Classic example of terrified dog at an animal shelter as seen in a video

I think all people should see this little video. It is uncomfortable to see. Perhaps many people already realise what is going on when they see this kind of video. I don’t know but it does show how terrified dogs and cats can be at an animal shelter. I list below, briefly, the reasons for this.

Previous traumatic experiences: Many dogs and indeed cats at animal shelters have suffered traumatic experiences before they were rescued and brought to an animal shelter. They might have been abandoned, neglected and abused which has led to them being fearful and anxious. So, when they come to a shelter, they are already fearful and the shelter itself will make them more fearful because it’s a new and strange environment.

Change and uncertainty: The very fact that a dog or cat is coming into a completely different environment can make them anxious at least and fearful at worst. Dogs and cats are creatures of habit and they like routine because it’s reassuring. Being brought into a shelter disrupts the familiar surroundings and expose them to unfamiliar sounds, smells and sights. The change can be overwhelming and cause them to feel scared. They seek to hide but they can’t even hide because the cage is too small. This probably makes him feel even more frightened. Fearful animals should have a place to hide to help them cope.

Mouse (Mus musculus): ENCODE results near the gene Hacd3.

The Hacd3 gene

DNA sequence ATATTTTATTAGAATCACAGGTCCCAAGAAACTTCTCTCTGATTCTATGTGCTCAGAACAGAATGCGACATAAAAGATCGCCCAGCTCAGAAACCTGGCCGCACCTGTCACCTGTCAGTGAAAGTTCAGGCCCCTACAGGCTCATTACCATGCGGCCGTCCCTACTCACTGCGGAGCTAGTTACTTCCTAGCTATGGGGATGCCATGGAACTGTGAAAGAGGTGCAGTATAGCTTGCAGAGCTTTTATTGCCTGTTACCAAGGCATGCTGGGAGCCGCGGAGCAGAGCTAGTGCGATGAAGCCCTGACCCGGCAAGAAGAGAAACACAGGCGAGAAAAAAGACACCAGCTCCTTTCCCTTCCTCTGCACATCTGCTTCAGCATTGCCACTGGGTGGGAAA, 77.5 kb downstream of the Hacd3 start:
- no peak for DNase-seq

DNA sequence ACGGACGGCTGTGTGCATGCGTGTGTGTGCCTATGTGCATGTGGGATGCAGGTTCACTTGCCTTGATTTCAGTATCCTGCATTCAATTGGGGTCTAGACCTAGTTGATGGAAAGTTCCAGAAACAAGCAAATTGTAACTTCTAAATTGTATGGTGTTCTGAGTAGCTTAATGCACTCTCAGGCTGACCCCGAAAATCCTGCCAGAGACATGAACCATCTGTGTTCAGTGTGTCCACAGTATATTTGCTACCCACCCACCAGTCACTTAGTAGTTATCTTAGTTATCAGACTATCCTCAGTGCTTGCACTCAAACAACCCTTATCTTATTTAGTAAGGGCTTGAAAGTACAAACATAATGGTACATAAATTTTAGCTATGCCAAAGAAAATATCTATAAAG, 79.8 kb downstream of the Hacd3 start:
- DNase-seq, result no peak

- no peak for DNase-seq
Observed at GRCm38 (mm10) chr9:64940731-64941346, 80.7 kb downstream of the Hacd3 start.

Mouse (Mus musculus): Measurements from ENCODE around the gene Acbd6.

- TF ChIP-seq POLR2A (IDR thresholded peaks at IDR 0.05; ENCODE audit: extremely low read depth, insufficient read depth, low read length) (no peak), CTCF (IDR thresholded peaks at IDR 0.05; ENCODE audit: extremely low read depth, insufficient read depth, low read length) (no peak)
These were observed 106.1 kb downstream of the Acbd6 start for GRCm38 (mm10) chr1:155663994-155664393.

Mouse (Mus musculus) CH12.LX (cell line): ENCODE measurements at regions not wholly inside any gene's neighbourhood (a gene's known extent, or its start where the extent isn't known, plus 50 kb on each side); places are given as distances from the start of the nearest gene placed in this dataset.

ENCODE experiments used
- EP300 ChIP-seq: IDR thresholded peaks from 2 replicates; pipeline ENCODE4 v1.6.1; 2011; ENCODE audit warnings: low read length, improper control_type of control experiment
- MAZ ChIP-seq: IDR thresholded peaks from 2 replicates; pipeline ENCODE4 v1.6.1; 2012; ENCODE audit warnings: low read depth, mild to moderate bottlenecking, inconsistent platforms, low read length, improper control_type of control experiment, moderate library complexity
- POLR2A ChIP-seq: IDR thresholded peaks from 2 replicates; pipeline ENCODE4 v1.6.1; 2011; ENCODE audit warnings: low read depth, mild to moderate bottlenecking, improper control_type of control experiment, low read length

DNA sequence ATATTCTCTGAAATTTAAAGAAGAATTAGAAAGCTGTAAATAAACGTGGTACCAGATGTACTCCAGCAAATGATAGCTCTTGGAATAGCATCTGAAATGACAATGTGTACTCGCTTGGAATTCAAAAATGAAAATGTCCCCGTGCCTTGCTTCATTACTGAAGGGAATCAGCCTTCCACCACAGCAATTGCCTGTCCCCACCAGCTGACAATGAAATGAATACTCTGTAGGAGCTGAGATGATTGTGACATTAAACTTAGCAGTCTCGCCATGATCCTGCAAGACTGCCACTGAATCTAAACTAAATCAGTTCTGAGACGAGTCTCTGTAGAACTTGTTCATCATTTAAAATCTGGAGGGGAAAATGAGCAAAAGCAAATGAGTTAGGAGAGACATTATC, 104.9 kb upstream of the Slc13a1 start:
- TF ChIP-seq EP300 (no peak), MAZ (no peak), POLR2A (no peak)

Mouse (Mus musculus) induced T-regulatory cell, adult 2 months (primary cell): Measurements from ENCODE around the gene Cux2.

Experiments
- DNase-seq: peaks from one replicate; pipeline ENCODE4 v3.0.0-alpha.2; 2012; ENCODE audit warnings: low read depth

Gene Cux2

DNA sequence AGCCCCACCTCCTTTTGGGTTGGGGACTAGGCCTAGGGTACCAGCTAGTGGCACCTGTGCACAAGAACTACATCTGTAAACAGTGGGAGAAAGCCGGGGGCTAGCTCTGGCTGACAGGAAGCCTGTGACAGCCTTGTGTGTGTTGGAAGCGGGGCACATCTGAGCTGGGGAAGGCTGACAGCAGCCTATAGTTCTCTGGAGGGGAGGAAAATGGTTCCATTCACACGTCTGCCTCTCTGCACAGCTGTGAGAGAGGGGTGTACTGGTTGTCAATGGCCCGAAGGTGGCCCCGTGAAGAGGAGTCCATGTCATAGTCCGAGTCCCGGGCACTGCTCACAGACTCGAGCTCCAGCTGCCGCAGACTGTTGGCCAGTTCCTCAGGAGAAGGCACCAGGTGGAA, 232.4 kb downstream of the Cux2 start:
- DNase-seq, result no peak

Lack of socialisation: Some dogs and cats brought to shelters are not fully socialised which means they are not fully acclimatised to interacting with people. They find people scary. And suddenly they are trust into an environment where there are lots of people and lots of noise and other animals. They might not be socialised to animals either. All this adds to a sense of insecurity and fear.

Loud noises and crowded spaces: As mentioned, animal shelters can be noisy. They are crowded. If the shelter is full of other animals which appears to be the case not infrequently, there’s more commotion and noise. There’s barking and there are strangers. All this adds to a poor environment provoking the dog to find a place to hide.

Stress and overstimulation: Dogs and cats are almost bound to feel high levels of stress due to the confinement, the unnaturalness of the place, the sterility of the place, a lack of exercise and limited mental stimulation and, as mentioned again, the lack of a place to hide in. The stress can be manifested as fear and anxiety.

Not all dogs or cats feel this way. Some manage well and they can be confident individuals who are often adopted quite quickly. But patience with these fearful dogs and cats can bring out their natural character making them highly adoptable. It’s a great shame that the shelter environment per se can encourage dogs to be unadoptable because of a temporary change in their character. This can end up badly in euthanasia.

Fostering out can save their lives.

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Post Category: Animal shelters